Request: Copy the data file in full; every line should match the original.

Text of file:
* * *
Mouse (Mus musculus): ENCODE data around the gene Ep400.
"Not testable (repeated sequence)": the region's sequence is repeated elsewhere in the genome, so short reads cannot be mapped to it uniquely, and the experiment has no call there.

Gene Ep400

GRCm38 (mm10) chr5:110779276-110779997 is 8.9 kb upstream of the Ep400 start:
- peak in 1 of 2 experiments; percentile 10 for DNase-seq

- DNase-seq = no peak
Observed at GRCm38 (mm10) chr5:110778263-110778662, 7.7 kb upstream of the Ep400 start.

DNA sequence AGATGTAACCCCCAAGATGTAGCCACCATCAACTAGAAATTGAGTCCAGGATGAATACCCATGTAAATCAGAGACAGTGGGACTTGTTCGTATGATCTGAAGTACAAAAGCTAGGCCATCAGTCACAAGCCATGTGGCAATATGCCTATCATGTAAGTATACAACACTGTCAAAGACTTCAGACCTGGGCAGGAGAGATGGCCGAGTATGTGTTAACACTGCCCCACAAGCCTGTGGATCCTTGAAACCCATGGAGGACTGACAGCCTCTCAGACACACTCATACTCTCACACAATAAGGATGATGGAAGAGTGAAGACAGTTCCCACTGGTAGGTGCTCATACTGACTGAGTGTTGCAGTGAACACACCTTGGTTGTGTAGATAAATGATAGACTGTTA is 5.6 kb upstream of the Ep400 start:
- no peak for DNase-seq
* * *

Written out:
Mouse (Mus musculus): ENCODE data around the gene Ep400.
"Not testable (repeated sequence)": the region's sequence is repeated elsewhere in the genome, so short reads cannot be mapped to it uniquely, and the experiment has no call there.

Gene Ep400

GRCm38 (mm10) chr5:110779276-110779997 is 8.9 kb upstream of the Ep400 start:
- peak in 1 of 2 experiments; percentile 10 for DNase-seq

- DNase-seq = no peak
Observed at GRCm38 (mm10) chr5:110778263-110778662, 7.7 kb upstream of the Ep400 start.

DNA sequence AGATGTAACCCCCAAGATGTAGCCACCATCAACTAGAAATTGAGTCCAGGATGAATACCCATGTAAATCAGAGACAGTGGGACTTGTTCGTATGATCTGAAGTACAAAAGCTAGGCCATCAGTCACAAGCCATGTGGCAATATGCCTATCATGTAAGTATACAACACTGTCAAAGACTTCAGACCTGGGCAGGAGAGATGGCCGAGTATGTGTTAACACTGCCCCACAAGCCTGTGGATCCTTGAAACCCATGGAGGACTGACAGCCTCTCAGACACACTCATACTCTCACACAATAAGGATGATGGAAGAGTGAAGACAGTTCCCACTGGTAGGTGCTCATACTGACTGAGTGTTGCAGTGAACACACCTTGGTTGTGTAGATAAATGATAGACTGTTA is 5.6 kb upstream of the Ep400 start:
- no peak for DNase-seq